Natalia OSOIANU, PhD, associate professor (ORCID: 0000-0002-6259-1200)
The article discusses the issue of determining the law applicable to marriage with a foreigner or on the territory of a foreign state. Aspects of the form of marriage and the material conditions of its validity are analyzed. A small comparative study of the legislation of foreign states in this area is being carried out. The Family Code of the Republic of Moldova and some national laws are considered as the basis for internal legal regulation.
Keywords: marriage, conflict of laws, conditions of validity of marriage, marital capacity, polygamy, applicable law, private international law.
1. Some general provisions on marriage and family relations in private international law
Marriage and family relations are complex relations of a personal non–property and property nature, based on kinship ties and regulated by the norms of civil law in a broad sense. In many countries, there is no family law as an independent branch of law, and legal relations in family domain are regulated by civil legislation (e.g., Germany, Switzerland). In France, the first Family code was adopted only in 1998. In most modern States, family law is separated from civil law, codified and represents an independent branch of law1 (including Republic of Moldova). Marriage and family relations in private international law include the following issues: concluding and dissolving a marriage, declaring a marriage invalid, determining the regime of property between spouses, alimony obligations, adoption, guardianship, custody and other related issues, provided that they are of an international nature, that is, complicated by a foreign element2.
In modern legal doctrine and judicial practice, marriage is defined as a contract, status or partnership, with the most common view being that marriage is a contract, a special type of civil transaction that gives rise to the personal and property rights and obligations of the spouses. In the normative acts of most states, there is no legal definition of marriage, but it is practically recognized that marriage is a legally formed voluntary union of a man and a woman, aimed at creating a family and involving cohabitation with the management of a common household3. However, such a definition cannot be considered uniform for all states, since it is in the marriage and family sphere that the differences between legal systems are very pronounced. This is due to the fact that marriage as a legal and social institution is closely connected with the culture, history, religion and traditions of a particular state, as well as with its economy and politics. In some cases, these differences are so great that the unification of substantive norms of the law of different states becomes impossible in principle, as a result of which the unification of conflict–of–laws norms rather than material ones has been carried out in marriage and family law for quite a long time4. One of the first attempts at unification was the adoption of the Hague conventions of 1902—1905 on marriage, divorce, judicial separation of spouses, etc. The very fact that these conventions appeared at the beginning of the 20th century was important, but they were not widely recognized and did not become an international regulator of marriage and family relations5.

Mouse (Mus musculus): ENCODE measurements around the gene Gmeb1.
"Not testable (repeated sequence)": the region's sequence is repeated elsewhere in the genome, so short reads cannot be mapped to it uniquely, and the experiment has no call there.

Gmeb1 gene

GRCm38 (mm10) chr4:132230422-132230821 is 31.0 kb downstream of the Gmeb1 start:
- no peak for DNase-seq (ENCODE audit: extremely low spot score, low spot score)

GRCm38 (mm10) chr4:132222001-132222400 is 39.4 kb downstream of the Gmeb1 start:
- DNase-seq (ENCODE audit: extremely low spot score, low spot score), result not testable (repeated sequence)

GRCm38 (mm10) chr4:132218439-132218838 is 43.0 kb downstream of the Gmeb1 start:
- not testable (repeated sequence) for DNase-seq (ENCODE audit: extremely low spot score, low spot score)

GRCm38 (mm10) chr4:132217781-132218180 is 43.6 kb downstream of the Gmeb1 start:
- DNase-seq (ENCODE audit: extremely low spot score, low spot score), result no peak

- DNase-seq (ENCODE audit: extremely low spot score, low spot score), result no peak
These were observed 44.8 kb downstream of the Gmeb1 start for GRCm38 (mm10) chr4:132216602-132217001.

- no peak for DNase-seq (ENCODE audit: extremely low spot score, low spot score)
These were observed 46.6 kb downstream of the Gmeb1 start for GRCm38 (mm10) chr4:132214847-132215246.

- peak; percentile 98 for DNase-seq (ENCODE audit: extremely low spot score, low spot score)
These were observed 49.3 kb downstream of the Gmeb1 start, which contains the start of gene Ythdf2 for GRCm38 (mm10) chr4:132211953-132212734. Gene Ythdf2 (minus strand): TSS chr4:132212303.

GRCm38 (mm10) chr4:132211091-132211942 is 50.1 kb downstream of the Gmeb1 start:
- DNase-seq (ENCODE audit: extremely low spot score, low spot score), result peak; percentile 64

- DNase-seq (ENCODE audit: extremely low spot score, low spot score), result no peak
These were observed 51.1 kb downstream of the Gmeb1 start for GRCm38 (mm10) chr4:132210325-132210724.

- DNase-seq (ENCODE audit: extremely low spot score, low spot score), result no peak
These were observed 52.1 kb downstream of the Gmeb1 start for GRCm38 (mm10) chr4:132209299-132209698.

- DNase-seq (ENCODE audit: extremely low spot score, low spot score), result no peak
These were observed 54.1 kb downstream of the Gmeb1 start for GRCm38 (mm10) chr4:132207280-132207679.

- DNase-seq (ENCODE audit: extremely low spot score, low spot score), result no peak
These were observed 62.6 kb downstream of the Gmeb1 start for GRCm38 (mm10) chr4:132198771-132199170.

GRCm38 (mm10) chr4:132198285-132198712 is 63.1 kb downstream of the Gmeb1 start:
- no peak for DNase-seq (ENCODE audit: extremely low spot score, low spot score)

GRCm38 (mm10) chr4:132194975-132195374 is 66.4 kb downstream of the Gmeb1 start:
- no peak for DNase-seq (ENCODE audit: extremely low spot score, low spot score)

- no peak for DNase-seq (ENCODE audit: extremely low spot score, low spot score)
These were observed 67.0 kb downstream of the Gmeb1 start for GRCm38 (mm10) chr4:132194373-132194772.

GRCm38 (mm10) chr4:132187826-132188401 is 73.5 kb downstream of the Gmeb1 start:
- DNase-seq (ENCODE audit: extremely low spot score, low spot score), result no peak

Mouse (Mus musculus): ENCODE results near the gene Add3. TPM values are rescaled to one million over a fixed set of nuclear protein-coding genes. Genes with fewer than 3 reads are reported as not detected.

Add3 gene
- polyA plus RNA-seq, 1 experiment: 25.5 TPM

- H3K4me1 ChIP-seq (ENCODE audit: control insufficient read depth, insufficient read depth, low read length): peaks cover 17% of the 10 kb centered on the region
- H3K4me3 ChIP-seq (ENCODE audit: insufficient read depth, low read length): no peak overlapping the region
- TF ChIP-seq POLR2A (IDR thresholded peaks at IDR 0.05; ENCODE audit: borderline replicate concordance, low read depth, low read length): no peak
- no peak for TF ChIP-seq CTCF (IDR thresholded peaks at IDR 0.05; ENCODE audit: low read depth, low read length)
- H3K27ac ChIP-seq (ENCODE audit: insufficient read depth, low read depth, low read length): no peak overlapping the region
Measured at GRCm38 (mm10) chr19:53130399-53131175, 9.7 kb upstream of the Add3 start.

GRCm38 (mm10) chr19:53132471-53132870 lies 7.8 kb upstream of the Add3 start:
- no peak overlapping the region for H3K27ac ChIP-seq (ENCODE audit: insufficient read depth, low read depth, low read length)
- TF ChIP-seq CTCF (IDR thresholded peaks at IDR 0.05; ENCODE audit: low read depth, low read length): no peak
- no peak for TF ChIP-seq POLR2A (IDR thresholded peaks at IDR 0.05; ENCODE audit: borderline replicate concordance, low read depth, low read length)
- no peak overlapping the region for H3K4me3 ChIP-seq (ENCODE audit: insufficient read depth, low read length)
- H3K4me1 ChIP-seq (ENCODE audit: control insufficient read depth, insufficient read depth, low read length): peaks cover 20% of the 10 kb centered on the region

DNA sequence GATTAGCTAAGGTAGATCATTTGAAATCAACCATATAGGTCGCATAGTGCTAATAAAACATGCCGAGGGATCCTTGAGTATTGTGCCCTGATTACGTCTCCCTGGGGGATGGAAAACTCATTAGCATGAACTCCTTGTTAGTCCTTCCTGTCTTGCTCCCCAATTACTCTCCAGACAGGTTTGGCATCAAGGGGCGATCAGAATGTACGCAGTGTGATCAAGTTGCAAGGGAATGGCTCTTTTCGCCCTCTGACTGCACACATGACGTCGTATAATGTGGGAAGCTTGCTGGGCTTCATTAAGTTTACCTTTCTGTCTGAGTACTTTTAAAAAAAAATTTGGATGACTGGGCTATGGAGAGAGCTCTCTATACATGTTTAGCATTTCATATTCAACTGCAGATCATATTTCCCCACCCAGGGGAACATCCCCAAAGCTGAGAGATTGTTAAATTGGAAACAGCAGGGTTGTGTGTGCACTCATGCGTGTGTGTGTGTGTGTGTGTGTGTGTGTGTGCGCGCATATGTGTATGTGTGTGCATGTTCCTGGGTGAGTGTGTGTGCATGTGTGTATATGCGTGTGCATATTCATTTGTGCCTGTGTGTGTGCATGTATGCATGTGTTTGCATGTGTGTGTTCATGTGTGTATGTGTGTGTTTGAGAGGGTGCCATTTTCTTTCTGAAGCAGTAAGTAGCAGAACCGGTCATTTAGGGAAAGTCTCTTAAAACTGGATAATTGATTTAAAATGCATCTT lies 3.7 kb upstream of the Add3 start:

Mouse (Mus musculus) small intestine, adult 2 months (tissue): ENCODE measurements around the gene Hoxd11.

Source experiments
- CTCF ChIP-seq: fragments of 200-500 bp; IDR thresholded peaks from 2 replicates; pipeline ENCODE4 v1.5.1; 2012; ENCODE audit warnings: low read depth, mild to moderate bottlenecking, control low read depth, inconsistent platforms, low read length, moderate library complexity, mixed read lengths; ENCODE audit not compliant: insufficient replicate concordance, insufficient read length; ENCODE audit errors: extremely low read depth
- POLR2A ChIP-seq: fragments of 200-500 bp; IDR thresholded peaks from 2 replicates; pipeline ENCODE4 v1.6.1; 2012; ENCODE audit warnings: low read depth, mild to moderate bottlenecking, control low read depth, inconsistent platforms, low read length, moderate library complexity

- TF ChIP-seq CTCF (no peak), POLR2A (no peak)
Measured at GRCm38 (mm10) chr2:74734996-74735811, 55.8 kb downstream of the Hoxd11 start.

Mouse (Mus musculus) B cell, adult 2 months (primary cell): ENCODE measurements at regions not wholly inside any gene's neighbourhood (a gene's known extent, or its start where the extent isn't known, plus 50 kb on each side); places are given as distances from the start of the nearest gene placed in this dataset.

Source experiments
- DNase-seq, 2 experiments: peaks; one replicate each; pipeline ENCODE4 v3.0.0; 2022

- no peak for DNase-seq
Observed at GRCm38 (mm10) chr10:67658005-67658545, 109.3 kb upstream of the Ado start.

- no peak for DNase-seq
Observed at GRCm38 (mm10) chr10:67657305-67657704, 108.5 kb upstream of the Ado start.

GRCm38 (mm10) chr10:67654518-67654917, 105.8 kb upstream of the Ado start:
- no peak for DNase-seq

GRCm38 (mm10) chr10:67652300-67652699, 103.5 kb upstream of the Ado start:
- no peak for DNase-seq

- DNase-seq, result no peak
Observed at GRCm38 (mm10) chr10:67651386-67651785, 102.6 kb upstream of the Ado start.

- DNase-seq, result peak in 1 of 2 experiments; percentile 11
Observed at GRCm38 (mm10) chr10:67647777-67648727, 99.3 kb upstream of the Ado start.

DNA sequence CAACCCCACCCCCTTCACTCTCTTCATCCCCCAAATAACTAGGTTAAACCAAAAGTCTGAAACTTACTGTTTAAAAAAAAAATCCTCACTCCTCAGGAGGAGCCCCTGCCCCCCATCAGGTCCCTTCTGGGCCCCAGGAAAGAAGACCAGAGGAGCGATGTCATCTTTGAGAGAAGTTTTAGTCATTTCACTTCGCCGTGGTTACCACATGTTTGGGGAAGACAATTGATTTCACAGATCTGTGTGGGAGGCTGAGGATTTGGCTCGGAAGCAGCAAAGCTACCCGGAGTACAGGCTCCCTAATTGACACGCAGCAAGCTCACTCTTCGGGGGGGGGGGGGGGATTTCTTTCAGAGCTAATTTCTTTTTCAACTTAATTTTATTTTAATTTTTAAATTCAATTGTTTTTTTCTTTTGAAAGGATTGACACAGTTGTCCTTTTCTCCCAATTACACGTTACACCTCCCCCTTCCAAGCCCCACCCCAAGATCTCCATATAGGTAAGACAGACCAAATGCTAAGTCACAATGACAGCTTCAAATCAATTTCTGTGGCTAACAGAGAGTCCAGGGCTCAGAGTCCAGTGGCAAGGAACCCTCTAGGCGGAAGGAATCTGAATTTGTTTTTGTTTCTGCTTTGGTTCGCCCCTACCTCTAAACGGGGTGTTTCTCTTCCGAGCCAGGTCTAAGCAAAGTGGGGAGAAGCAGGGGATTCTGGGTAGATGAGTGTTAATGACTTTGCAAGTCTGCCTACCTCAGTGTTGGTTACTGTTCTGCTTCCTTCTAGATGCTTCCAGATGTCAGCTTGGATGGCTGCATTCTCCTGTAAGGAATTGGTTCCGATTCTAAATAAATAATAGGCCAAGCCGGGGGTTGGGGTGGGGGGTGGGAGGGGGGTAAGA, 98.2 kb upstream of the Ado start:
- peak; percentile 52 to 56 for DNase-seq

Among the newer instruments that have been recognized and entered into force, we can mention the following international conventions adopted in this area:
- Convention on Consent to Marriage, Minimum Age for Marriage and Registration of Marriages (1962);
- Convention on Celebration and Recognition of the Validity of Marriages (1978);
- Convention on the Law Applicable to Matrimonial Property Regimes (1978), etc.
Family relations with a foreign element are an integral part of international civil legal relations. The foreign element in marriage and family relations can manifest itself in all its variants. The legislation of some countries specifically distinguishes foreign (between foreigners) and mixed (between foreigners and their own citizens) marriages.
As has already been mentioned, the relevant material norms of different states differ dramatically, and as a result various conflicts of law arise. Technically, marriage can be recognized in one country and not recognized in another; this phenomenon is called limping marriage and is a special case of limping relationships as such.
The main issues referring to conflict–of–laws in the sphere of marriage are as follows:
- form and conditions of marriage;
- racial and religious restrictions;
- bans on marriages with foreigners;
- the need for permission (diplomatic, parents or guardians) to enter into marriage;
- personal law (primacy) of the husband;
- marriage by proxy and through a representative;
- polygamy and monogamy;
- same–sex marriage;
- legal liability for refusal to enter into a promised marriage;
- limping marriages, etc.6